Okay, so he wins this month's contrarian award – but how does Cho see Beijing playing its cards with all this revaluation pressure? His answer is like a slow-mo version of Xfn's Chung's: "I think the most plausible next step will be for Beijing to raise the daily flotation band in a gradual way from today's plus or minus 0.3 % to first, say, plus or minus 1 % and then to plus or minus 3 %. Noting Beijing's move last month to introduce eight new currency pairs at the China Foreign Exchange Trading System in Shanghai, he says: "I construe this as a way for Beijing to start acquiring experience from several currencies in order to be mentally prepared for the next step, which I think will be shifting over to a trade-weighted currency basket with the US dollar still being the dominant currency."
A certain comfort level
Cho says China's record for prudence tells him both the central government and central bank will have to feel very comfortable with these mechanisms before there is any switching to a currency basket – which could take the rest of this year. "As for the widening of the band, I expect – but am not fully convinced – that this could happen sometime in the second half of this year.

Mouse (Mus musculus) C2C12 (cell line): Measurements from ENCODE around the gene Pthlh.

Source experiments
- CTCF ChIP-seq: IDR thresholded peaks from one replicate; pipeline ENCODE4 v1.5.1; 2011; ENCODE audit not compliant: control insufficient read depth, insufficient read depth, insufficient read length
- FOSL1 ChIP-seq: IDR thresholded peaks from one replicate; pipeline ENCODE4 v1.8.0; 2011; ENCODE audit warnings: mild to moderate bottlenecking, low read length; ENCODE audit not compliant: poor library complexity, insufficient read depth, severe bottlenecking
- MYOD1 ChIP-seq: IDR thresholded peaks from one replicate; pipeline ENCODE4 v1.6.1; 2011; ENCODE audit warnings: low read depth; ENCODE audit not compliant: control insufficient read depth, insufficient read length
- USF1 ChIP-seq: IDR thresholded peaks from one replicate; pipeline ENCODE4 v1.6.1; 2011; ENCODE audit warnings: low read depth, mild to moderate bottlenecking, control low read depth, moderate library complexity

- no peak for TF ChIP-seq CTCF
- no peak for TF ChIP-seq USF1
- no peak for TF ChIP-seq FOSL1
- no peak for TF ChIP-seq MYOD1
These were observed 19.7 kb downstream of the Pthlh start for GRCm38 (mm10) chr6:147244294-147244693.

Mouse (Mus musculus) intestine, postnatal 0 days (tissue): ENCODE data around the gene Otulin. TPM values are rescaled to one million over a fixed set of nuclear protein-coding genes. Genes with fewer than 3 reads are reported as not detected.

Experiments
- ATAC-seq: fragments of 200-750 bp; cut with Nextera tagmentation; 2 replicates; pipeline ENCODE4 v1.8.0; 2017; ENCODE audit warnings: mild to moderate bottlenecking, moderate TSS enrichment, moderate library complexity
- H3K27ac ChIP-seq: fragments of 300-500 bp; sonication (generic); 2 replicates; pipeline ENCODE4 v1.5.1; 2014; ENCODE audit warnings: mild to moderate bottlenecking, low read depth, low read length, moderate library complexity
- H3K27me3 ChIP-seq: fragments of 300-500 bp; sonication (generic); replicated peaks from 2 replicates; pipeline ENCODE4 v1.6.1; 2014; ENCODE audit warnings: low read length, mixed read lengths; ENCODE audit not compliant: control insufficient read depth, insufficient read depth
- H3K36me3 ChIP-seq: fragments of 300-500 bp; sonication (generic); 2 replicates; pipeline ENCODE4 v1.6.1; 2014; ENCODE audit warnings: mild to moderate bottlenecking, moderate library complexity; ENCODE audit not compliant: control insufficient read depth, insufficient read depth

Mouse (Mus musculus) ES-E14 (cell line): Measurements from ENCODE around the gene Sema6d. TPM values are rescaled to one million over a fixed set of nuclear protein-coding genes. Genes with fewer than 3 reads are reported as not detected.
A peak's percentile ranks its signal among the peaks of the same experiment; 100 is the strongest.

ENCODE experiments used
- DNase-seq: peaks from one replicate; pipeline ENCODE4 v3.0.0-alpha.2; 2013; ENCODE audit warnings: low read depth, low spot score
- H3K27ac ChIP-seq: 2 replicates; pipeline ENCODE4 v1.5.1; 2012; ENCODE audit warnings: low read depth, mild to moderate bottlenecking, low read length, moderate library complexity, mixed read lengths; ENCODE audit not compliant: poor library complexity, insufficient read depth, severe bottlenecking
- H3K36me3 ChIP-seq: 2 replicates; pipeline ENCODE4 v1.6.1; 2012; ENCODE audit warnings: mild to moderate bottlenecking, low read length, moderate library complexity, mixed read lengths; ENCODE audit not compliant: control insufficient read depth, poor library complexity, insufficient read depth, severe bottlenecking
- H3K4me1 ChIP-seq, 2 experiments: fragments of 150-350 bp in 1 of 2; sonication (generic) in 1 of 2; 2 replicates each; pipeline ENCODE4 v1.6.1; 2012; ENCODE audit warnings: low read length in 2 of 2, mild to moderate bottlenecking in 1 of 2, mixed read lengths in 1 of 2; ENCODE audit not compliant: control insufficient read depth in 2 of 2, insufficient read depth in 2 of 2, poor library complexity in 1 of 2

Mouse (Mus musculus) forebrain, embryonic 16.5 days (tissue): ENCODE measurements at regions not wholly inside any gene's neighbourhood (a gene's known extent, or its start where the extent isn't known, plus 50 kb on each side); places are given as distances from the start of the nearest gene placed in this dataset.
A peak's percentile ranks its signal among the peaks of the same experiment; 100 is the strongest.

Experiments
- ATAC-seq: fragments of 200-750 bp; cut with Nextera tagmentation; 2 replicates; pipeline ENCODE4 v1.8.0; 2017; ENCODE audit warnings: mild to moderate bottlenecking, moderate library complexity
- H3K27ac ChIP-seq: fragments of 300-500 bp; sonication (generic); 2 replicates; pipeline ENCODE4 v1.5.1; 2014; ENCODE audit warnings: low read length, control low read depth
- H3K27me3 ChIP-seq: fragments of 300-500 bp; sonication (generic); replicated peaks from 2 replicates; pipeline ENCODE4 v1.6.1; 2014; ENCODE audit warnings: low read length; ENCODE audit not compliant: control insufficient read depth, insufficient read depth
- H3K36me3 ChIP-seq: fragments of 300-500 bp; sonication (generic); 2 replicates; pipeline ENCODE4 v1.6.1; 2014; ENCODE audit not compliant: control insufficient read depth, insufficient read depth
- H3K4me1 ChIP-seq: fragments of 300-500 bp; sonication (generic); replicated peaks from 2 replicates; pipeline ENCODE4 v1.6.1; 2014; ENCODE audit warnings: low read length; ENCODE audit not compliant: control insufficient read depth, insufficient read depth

"Beijing will say, as it has consistently, that the currency is under a managed float regime (which it technically is, though under extremely tight leashes), and by widening the band the managed float regime has been made even more flexible."
Some are looking for something looser than that. "A 5% revaluation will let a little air out of the bubble," says Michael Woolfolk, senior currency strategist for Bank of New York. It will slow the economy a bit, and "the economy could use being slowed," Woolfolk says.
A revaluation accompanied by more flexible capital controls would allow Chinese nationals – responsible for 50% of investment in China – to invest overseas. This would restore some sanity to stampedes like the Shanghai real estate boom, cooling some of the 'hot money' fears.
The ultimate cost of a revaluation to China's export industry would be minimal, Eurasia's Kindopp says. "While there would be a price increase, it would be slight. The gross trade balance will not be highly affected."
A 6-10% increase won't have any major consequences for the world economy. China will continue to export; the US will continue to import; oil prices will continue their upward climb. "The only sector to feel immediate consequences will be the currency markets," Kindopp says.
And just possibly America's export sector, insofar as China goes: As Stanford economist Ronald McKinnon has argued in these pages, a slower Chinese economy will only reduce China's ability to import. When in the past the US forced revaluation – notably on Japan, South Korea and Taiwan – the net change in US exports to these economies was zero.